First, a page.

• Marriage Equality
    • Opposing So-Called Reparative or Conversion “Therapy”
    • Public Accommodations
    • Safe and Welcoming Schools
    • Sexual Exploitation of Youth
    • Unity and Inclusion
    • Workplace Equality
      • http://www.pflag.org/policystatements
  • Discrimination
    • The APA provides resources for learning about discrimination, how to cope with discrimination, and resources for understanding and reporting discrimination in the workplace.
    • Dealing with discrimination:
      • Focus on your strengths.
      • Seek support systems.
      • Get involved.
      • Help yourself think clearly.
      • Don’t dwell.
      • Seek professional help.
        • https://www.apa.org/helpcenter/discrimination

Episode 4: The Second Polaroid[edit]

Themes of the episode[edit]

Sexual Violence

Depression

Substance Use

Episode 5: The Chalk Machine[edit]

Themes of the episode[edit]

Bullying

Grief

Depression

Trauma

  • Emotional Health:
    • Survivors of childhood abuse can often experience feelings of anxiety, worry, shame, guilt, helplessness, hopelessness, grief, sadness and anger.
  • Mental Health:
    • Abuse or trauma as a child has been linked with higher rates of anxiety, depression, suicide and self harm, PTSD, drug and alcohol misuse and relationship difficulties.
  • Physical Health:
  • The National Child Traumatic Stress Network:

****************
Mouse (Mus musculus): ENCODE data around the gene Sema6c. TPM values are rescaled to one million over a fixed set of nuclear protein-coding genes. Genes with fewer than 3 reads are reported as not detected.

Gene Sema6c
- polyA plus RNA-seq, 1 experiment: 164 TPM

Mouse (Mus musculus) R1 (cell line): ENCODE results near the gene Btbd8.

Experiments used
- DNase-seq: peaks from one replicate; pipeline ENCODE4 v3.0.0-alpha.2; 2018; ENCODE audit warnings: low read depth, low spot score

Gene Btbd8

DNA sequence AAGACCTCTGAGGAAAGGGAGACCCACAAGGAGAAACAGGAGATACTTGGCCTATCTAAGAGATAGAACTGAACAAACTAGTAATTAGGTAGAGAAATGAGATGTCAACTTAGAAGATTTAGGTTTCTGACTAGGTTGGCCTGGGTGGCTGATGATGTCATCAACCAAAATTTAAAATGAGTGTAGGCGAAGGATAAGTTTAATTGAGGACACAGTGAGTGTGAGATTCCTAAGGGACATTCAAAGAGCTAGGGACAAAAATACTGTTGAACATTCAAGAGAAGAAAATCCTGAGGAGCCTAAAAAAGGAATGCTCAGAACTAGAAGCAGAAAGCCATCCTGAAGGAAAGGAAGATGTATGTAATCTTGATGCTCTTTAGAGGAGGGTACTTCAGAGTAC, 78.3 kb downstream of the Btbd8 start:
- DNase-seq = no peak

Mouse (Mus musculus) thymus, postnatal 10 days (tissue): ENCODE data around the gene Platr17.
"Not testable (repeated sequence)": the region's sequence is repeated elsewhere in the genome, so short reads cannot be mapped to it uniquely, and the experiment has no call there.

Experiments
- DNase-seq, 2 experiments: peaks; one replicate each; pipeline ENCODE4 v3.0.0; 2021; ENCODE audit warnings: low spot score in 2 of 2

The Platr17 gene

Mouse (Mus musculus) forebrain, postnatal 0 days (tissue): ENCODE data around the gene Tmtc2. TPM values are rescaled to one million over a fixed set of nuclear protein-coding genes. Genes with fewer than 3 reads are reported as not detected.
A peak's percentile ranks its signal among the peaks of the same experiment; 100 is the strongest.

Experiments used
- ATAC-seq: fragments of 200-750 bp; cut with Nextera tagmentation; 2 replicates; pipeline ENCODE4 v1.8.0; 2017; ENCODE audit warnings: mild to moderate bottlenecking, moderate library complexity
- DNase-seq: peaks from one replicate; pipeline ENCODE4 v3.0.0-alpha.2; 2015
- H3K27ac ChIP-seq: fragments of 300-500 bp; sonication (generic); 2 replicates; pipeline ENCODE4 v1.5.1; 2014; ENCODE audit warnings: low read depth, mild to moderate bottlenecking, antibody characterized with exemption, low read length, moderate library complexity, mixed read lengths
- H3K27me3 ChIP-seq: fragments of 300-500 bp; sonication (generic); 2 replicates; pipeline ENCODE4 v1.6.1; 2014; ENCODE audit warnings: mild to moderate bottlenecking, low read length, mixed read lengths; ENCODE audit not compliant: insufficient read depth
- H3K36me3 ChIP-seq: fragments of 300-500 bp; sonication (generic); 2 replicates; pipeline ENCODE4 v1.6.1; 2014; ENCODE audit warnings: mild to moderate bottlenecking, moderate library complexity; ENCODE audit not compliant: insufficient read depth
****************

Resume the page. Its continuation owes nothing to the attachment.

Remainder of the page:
• https://www.nctsn.org/resources/helping-teens-traumatic-grief-tips-caregivers
    • Helping Young Children with Traumatic Grief: Tips for Caregivers
      • This outlines some of the feelings that children might be facing when they are exposed to the death of someone meaningful in their life and ways that the caregivers can help.
    • Helping School-Age Children with Traumatic Grief: Tips for Caregivers
    • Helping Teens with Traumatic Grief: Tips for Caregivers

Episode 6: The Smile at the End of the Dock[edit]

Themes of the episode[edit]

Sexual Violence

Episode 7: The Third Polaroid[edit]

Themes of the episode[edit]

Bullying

Grief

Sexual Violence

Depression

Substance Use

Divorce

  • State Divorce Resources for all 50 States:
  • Divorce Support Group:
  • How to Deal With A Divorce in Your Family:
    • Keep calm and maintain harmony within the family.
      • Sometimes it can be difficult to maintain the peace within your family because if the current problem, but try to remind your family that it is best to minimize the stress.
    • Be fair to all sides.
      • Do not try to pick one parent over another. It can make the other one feel upset.
    • Talk with your parents about any concerns.
      • Communication is key, be open and honest with your parents.
    • Understand your emotional strengths.
      • During times of stress, it can be beneficial to understand how you handle the situation and how you act around others.